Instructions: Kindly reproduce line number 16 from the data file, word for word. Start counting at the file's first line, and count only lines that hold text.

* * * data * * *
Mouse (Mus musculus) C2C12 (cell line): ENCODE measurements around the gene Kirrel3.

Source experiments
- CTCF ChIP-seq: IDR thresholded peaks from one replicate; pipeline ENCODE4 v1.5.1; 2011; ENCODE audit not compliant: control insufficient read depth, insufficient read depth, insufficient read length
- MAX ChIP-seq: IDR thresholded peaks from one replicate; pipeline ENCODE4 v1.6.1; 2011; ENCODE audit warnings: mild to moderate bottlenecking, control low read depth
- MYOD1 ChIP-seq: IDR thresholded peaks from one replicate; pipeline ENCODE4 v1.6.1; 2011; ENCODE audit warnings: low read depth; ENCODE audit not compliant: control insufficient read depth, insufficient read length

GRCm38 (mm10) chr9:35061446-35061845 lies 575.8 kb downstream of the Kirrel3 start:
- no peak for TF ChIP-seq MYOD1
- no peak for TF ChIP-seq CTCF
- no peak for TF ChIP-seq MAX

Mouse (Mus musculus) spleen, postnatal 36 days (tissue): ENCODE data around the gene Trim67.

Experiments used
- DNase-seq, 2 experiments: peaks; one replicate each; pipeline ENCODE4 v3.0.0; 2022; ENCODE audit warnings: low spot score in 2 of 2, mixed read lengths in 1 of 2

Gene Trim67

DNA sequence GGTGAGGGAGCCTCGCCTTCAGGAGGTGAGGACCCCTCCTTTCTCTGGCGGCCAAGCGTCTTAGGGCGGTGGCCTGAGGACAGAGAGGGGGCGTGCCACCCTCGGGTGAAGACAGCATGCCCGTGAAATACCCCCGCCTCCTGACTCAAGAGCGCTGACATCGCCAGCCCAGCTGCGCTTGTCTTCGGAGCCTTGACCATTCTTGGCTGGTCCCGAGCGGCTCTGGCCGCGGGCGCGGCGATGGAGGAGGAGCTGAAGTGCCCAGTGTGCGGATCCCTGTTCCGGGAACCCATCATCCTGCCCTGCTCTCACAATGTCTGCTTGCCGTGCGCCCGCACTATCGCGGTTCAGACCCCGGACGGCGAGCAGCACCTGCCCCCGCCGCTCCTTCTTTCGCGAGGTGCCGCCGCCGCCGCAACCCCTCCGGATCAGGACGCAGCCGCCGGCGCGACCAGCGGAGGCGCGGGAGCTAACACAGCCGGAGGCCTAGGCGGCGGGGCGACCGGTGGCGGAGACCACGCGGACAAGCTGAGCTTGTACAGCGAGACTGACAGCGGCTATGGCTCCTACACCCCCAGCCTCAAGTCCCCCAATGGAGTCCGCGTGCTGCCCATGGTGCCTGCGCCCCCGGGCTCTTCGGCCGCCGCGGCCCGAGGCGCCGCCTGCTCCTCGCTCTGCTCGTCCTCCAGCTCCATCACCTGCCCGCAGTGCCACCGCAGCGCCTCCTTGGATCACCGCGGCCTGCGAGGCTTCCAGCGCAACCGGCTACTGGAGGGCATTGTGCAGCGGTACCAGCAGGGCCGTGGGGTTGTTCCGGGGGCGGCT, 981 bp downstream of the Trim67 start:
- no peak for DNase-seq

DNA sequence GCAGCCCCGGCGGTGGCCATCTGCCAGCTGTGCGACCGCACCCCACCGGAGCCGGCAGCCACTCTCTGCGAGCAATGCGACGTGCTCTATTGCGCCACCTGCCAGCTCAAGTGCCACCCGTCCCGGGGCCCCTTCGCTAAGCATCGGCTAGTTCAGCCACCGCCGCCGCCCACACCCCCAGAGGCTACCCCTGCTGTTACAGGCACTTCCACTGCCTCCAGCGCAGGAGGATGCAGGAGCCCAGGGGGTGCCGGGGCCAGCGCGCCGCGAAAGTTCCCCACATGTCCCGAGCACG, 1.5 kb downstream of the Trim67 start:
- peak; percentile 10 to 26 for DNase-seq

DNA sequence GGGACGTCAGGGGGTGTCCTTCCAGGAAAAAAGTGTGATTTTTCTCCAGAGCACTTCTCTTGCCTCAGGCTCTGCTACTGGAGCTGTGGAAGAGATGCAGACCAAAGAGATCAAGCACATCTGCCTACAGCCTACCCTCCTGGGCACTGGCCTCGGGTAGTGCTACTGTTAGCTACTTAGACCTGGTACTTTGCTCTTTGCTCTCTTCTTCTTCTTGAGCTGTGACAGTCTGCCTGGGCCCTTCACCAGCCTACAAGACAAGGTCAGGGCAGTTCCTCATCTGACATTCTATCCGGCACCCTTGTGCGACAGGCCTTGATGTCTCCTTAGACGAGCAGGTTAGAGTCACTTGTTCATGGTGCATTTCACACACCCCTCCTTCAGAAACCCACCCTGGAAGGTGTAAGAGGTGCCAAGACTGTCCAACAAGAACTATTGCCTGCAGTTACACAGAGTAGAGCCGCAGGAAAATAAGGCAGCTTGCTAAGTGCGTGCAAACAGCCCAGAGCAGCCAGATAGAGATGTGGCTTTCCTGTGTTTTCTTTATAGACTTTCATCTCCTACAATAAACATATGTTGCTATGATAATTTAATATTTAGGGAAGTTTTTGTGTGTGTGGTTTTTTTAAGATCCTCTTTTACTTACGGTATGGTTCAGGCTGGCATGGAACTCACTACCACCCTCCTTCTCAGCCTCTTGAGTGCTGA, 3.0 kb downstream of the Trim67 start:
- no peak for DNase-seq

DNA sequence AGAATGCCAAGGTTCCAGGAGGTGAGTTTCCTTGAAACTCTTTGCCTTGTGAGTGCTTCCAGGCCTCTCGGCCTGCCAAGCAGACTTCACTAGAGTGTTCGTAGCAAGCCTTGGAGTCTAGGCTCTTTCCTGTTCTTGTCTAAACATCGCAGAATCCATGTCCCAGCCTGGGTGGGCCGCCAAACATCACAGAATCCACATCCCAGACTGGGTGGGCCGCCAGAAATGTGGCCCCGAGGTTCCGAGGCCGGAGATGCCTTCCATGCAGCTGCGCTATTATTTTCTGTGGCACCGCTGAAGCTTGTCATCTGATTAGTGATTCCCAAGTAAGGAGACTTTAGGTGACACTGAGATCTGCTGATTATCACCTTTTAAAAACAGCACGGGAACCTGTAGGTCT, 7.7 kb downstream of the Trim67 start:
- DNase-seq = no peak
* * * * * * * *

DNA sequence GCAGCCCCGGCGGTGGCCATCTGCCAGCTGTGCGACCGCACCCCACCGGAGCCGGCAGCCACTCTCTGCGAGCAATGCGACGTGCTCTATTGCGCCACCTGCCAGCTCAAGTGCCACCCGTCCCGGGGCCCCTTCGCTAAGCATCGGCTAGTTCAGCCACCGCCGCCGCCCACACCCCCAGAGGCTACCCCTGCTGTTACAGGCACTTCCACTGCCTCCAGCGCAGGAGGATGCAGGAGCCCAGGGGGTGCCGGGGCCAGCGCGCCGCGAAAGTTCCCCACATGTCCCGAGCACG, 1.5 kb downstream of the Trim67 start: